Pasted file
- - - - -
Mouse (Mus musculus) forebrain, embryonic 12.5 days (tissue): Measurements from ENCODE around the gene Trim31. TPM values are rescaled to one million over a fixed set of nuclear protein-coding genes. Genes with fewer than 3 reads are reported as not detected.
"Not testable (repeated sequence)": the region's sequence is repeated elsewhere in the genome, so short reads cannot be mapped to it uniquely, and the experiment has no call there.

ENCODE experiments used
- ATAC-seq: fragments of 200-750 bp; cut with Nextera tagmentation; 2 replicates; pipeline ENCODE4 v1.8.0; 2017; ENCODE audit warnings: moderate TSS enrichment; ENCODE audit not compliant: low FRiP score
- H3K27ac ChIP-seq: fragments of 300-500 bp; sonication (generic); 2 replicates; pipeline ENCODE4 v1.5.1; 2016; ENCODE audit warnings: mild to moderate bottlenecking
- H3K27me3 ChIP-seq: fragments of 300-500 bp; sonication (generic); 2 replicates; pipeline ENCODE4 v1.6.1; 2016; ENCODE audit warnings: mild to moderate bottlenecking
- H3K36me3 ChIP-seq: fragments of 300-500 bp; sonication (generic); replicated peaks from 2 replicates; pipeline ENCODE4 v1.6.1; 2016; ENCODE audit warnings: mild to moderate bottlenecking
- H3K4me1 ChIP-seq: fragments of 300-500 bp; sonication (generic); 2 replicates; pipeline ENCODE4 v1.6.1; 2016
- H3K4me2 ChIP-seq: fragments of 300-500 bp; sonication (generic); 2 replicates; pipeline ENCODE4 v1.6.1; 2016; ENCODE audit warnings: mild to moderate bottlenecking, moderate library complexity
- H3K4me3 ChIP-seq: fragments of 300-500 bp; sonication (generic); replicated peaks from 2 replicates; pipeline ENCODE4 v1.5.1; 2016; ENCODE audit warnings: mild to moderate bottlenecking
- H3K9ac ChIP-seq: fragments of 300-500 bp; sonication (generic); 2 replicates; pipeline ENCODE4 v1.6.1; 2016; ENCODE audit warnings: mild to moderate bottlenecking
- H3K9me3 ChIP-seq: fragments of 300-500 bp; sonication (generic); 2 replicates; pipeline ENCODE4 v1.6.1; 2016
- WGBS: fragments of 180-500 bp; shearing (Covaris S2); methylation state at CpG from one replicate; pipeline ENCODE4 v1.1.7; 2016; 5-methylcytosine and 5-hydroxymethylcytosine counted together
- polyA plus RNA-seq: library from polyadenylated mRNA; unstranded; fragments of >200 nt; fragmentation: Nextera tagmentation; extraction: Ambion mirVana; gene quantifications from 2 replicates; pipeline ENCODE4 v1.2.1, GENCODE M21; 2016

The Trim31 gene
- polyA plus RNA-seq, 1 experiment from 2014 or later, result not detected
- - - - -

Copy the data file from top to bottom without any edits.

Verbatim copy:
Mouse (Mus musculus) forebrain, embryonic 12.5 days (tissue): Measurements from ENCODE around the gene Trim31. TPM values are rescaled to one million over a fixed set of nuclear protein-coding genes. Genes with fewer than 3 reads are reported as not detected.
"Not testable (repeated sequence)": the region's sequence is repeated elsewhere in the genome, so short reads cannot be mapped to it uniquely, and the experiment has no call there.

ENCODE experiments used
- ATAC-seq: fragments of 200-750 bp; cut with Nextera tagmentation; 2 replicates; pipeline ENCODE4 v1.8.0; 2017; ENCODE audit warnings: moderate TSS enrichment; ENCODE audit not compliant: low FRiP score
- H3K27ac ChIP-seq: fragments of 300-500 bp; sonication (generic); 2 replicates; pipeline ENCODE4 v1.5.1; 2016; ENCODE audit warnings: mild to moderate bottlenecking
- H3K27me3 ChIP-seq: fragments of 300-500 bp; sonication (generic); 2 replicates; pipeline ENCODE4 v1.6.1; 2016; ENCODE audit warnings: mild to moderate bottlenecking
- H3K36me3 ChIP-seq: fragments of 300-500 bp; sonication (generic); replicated peaks from 2 replicates; pipeline ENCODE4 v1.6.1; 2016; ENCODE audit warnings: mild to moderate bottlenecking
- H3K4me1 ChIP-seq: fragments of 300-500 bp; sonication (generic); 2 replicates; pipeline ENCODE4 v1.6.1; 2016
- H3K4me2 ChIP-seq: fragments of 300-500 bp; sonication (generic); 2 replicates; pipeline ENCODE4 v1.6.1; 2016; ENCODE audit warnings: mild to moderate bottlenecking, moderate library complexity
- H3K4me3 ChIP-seq: fragments of 300-500 bp; sonication (generic); replicated peaks from 2 replicates; pipeline ENCODE4 v1.5.1; 2016; ENCODE audit warnings: mild to moderate bottlenecking
- H3K9ac ChIP-seq: fragments of 300-500 bp; sonication (generic); 2 replicates; pipeline ENCODE4 v1.6.1; 2016; ENCODE audit warnings: mild to moderate bottlenecking
- H3K9me3 ChIP-seq: fragments of 300-500 bp; sonication (generic); 2 replicates; pipeline ENCODE4 v1.6.1; 2016
- WGBS: fragments of 180-500 bp; shearing (Covaris S2); methylation state at CpG from one replicate; pipeline ENCODE4 v1.1.7; 2016; 5-methylcytosine and 5-hydroxymethylcytosine counted together
- polyA plus RNA-seq: library from polyadenylated mRNA; unstranded; fragments of >200 nt; fragmentation: Nextera tagmentation; extraction: Ambion mirVana; gene quantifications from 2 replicates; pipeline ENCODE4 v1.2.1, GENCODE M21; 2016

The Trim31 gene
- polyA plus RNA-seq, 1 experiment from 2014 or later, result not detected